So don’t say you dropped the ball when I went to college. That was my opportunity to learn more about the world around me and see other perspectives I wouldn’t have seen otherwise. I’m still developing as an individual and learning more about both sides of this argument (currently Christian Apologetics via J. Warner Wallace and CS Lewis and atheism/skeptics via Richard Dawkins). My point is that there is absolutely NO REASON you should feel that you’ve failed as a mother or Christian just because I don’t hold the same beliefs that you do. I’ve developed into someone completely different from Young Ashley, as all children are supposed to, and you shouldn’t feel any regret about how I was raised.
Agreed! The world could use a few more Adult Ashleys.
I hope you won’t be offended by what I say here. But – just a little food for thought. Think about who might have possibly given you your talent, beauty, wisdom, ambition and opportunities? Yes, you must do things for yourself and make your own way, but there is a very good possibility that God gave you your characteristics. They are blessings and you are wise to use them well. To whom much is given, much is expected. You can do great things!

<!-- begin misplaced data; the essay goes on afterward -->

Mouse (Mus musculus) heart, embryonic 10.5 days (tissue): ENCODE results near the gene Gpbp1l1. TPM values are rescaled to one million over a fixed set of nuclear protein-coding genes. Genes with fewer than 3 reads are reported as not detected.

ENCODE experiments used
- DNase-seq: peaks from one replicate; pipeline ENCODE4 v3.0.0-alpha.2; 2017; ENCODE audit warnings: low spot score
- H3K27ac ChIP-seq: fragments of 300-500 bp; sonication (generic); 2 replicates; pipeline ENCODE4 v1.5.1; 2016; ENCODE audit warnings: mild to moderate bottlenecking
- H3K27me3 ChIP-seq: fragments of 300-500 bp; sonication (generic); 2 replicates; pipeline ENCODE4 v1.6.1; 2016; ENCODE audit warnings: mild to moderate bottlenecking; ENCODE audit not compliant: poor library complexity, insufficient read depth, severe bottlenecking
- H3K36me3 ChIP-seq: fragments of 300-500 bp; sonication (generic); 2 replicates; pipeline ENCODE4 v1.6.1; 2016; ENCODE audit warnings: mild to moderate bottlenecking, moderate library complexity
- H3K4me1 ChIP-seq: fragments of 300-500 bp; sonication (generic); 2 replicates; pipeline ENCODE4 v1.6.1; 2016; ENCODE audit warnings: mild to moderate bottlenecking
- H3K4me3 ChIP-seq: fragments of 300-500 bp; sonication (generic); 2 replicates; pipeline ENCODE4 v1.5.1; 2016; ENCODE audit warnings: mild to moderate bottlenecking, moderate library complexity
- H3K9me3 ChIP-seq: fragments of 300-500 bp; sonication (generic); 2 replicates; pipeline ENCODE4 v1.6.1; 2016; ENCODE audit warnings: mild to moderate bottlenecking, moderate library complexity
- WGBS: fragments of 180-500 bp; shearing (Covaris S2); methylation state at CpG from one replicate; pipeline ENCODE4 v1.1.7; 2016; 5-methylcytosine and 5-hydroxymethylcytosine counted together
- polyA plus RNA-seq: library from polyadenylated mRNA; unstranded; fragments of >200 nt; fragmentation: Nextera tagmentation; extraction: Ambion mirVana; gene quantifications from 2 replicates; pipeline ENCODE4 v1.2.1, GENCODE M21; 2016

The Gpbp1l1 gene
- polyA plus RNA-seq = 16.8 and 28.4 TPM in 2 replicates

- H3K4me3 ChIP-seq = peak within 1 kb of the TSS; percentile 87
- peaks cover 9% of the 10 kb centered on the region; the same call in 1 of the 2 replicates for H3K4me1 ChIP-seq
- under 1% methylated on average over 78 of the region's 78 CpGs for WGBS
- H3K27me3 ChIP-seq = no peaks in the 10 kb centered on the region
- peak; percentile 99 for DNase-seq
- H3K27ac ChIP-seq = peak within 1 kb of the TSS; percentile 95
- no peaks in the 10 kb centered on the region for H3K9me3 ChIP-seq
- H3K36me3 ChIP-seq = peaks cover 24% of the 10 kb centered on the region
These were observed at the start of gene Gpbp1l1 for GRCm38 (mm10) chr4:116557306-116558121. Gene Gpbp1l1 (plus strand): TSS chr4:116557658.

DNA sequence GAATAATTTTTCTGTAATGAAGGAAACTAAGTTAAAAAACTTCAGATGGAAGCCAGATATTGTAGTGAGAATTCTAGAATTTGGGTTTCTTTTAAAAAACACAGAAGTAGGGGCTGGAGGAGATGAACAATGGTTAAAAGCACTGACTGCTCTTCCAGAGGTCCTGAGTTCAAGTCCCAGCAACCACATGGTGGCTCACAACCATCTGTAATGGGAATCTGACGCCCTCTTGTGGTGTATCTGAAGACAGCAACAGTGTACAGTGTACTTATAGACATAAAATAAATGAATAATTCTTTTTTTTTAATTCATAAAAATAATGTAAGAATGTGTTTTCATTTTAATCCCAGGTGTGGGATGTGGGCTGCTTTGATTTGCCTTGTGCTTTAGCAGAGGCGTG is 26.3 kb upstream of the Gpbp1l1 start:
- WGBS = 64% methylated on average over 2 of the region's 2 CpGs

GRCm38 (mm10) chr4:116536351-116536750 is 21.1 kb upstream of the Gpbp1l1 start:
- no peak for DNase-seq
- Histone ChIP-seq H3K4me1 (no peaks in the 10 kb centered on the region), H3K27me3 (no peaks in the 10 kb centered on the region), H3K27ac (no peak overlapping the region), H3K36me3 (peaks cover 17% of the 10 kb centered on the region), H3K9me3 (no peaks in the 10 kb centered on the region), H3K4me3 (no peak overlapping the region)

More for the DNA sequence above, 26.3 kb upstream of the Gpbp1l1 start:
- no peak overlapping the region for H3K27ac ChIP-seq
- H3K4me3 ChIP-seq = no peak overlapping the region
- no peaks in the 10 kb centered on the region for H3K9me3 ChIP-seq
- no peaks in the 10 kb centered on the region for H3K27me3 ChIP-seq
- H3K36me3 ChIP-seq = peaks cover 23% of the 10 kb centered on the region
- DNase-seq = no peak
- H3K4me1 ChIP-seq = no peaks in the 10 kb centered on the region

No offense taken. I think that many of my characteristics are from my upbringing. I’ve been told I look a lot like my mother (simple genetics explain this – half of my genes are from my mother, half from my father). As far as my talents and whatnot, those too come from my upbringing. My mother is a creative and artistic person. While I was growing up, she was always making something new – sewing a dress, cross stitching, baking something new. I saw that those things made her happy and I followed suit. My father is a responsible and curious man who is often watching or listening to something educational. That’s where I get much of my discipline and inquisitive nature from.
I think I’ve simply found things I enjoy and I’ve developed them to what we call talents. Again, it all goes to personal hard work. Though I still have the basic skills, I’m not able to play many of the pieces of music I could in high school and college because I’m not playing my violin for two hours a day. I wouldn’t be able to express my thoughts and experiences if it wasn’t something I did on a regular basis.